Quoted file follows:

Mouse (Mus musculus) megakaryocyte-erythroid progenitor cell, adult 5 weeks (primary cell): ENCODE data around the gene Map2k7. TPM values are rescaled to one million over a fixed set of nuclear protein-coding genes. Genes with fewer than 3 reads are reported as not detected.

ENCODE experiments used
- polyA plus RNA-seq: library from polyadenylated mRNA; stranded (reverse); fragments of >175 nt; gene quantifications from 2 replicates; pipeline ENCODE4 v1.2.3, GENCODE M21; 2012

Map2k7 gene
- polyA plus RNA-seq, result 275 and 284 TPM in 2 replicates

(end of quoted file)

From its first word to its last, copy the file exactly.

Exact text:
Mouse (Mus musculus) megakaryocyte-erythroid progenitor cell, adult 5 weeks (primary cell): ENCODE data around the gene Map2k7. TPM values are rescaled to one million over a fixed set of nuclear protein-coding genes. Genes with fewer than 3 reads are reported as not detected.

ENCODE experiments used
- polyA plus RNA-seq: library from polyadenylated mRNA; stranded (reverse); fragments of >175 nt; gene quantifications from 2 replicates; pipeline ENCODE4 v1.2.3, GENCODE M21; 2012

Map2k7 gene
- polyA plus RNA-seq, result 275 and 284 TPM in 2 replicates